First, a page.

A Nicaraguan court began the trial Wednesday of Henry Fariñas, the Nicaraguan businessman who was accompanying Argentine folksinger Facundo Cabral to the Guatemala City airport on July 9, 2011, when Cabral was shot and killed by assailants. The trial of Fariñas could shed some light on the motivations behind the murder of Cabral, who was touring in Guatemala at the time of his death at age 74.
Guatemalan authorities said that Fariñas was the intended target of the July 2011 assassination, allegedly masterminded by Costa Rican Alejandro Jiménez. Both Jiménez and Fariñas have been accused of trafficking drugs from Costa Rica to Nicaragua for the “Los Charros” gang, which is linked to Colombian and Mexican drug cartels.
Jiménez allegedly ordered the attack on Fariñas in retaliation for a supposed betrayal, but Cabral, known as a voice of popular resistance during the 1976-1983 Argentine dictatorship, was killed instead.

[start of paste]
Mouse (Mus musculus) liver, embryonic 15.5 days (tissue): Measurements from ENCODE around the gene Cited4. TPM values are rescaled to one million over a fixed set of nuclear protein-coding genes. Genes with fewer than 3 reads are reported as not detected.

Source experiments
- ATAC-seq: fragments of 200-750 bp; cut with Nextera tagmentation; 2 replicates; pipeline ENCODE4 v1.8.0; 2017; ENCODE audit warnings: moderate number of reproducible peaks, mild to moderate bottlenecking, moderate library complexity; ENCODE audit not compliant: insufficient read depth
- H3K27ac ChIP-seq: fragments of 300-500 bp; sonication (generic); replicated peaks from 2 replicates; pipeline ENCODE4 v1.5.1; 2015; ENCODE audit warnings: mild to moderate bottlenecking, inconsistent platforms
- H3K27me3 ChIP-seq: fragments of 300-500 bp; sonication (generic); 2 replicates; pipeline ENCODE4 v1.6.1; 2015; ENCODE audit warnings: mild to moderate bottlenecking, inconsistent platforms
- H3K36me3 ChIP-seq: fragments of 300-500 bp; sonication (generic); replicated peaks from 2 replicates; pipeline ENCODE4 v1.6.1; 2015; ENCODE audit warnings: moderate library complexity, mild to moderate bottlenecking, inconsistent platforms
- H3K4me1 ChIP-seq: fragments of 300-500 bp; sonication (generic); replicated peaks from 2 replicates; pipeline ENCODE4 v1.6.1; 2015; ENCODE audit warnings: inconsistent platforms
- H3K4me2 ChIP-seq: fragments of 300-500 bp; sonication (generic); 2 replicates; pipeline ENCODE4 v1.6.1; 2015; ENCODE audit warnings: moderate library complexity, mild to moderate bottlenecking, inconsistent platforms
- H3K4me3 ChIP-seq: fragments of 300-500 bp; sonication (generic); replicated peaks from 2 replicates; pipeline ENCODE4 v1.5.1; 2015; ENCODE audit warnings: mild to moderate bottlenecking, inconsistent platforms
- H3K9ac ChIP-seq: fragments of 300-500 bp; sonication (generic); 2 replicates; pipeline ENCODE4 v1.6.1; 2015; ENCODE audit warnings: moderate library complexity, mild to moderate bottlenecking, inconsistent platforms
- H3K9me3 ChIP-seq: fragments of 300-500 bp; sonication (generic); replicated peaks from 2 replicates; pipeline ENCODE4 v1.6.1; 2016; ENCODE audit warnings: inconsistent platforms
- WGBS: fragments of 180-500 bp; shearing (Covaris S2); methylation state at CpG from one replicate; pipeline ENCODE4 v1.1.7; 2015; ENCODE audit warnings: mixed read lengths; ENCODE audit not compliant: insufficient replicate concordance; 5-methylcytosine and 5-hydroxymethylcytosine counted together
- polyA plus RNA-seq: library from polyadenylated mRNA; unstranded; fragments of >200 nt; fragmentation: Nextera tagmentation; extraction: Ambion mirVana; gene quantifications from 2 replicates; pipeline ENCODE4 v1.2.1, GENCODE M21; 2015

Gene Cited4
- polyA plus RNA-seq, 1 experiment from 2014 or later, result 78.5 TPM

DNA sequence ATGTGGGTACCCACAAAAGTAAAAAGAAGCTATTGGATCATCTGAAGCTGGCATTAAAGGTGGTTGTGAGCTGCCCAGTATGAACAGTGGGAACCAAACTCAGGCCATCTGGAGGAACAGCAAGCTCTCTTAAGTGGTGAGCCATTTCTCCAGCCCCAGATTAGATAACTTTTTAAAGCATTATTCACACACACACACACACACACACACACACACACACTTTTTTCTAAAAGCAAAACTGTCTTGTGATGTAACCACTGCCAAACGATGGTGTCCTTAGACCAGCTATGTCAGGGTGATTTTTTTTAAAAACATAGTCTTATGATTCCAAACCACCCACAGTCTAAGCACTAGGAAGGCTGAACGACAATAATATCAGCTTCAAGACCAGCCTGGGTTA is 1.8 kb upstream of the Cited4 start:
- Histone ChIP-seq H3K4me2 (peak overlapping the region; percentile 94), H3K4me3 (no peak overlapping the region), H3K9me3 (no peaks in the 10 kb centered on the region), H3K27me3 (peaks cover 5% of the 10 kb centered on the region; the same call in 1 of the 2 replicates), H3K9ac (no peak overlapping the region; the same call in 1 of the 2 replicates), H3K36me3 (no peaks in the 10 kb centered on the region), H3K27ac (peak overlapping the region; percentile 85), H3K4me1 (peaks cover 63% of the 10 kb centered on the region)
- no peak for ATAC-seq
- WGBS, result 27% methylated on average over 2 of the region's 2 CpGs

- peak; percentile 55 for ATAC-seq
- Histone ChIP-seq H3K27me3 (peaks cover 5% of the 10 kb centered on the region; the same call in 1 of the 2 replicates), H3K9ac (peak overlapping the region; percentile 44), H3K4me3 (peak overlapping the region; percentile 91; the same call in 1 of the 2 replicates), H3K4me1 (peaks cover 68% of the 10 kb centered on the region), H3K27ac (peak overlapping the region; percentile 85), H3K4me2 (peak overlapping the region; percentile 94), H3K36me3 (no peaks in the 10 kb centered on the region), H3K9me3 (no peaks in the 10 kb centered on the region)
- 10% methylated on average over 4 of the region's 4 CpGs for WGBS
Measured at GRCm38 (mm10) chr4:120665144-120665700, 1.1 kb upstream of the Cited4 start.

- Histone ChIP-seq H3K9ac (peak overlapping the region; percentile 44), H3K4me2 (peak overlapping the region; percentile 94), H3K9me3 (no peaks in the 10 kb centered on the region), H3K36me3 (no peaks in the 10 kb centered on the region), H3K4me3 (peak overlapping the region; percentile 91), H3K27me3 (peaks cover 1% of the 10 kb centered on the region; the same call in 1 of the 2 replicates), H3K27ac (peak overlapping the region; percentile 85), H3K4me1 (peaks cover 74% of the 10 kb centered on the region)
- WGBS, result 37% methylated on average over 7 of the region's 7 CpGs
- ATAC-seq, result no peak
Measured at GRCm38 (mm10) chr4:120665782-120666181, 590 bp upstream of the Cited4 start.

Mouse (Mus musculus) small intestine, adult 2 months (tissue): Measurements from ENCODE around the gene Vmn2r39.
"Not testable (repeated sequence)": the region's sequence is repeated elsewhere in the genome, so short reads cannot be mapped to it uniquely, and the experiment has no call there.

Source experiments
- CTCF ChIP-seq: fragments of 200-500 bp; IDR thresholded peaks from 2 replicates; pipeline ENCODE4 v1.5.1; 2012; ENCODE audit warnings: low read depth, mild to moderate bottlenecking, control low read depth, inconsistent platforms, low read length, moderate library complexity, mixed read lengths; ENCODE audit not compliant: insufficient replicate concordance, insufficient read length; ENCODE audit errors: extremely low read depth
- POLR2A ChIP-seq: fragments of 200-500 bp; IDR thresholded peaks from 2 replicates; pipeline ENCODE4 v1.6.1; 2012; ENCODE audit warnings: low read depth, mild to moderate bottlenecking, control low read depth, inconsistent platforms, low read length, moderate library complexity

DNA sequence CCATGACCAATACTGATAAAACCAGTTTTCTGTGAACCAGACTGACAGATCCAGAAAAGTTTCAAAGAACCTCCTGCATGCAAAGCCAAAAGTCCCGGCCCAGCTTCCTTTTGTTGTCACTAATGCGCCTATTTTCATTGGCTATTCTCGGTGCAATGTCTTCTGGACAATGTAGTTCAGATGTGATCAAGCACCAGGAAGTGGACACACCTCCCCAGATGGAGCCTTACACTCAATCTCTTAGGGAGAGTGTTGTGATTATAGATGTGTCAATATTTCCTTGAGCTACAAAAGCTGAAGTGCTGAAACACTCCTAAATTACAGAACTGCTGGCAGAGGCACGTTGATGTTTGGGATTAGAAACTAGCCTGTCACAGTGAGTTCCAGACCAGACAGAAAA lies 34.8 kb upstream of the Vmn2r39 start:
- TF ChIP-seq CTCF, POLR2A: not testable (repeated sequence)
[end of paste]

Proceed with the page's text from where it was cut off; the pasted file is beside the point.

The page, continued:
Fariñas will stand trial with 23 other defendants, including members of his family and Julio César Osuna, an ex-magistrate for the Supreme Electoral Council of Nicaragua, for collaborating with drug cartels in various Latin American countries and for laundering more than $1 billion in drug money in Nicaragua. Jiménez, jailed in Guatemala, is being tried in Nicaragua in absentia.
Carlos Javier Chavarría, Fariñas’ lawyer, has said that charges against his client are false, arguing that Fariñas was not in fact the owner of a night club known as “Club Nocturno Elite” that is central in his supposed dispute with Jiménez. Jiménez allegedly sought to kill Fariñas because he refused to sell him the club, although there are other versions of what motivated the assassination attempt.
Nicaraguan judge Adela Cardoza will preside over the trial, which began Wednesday in Managua.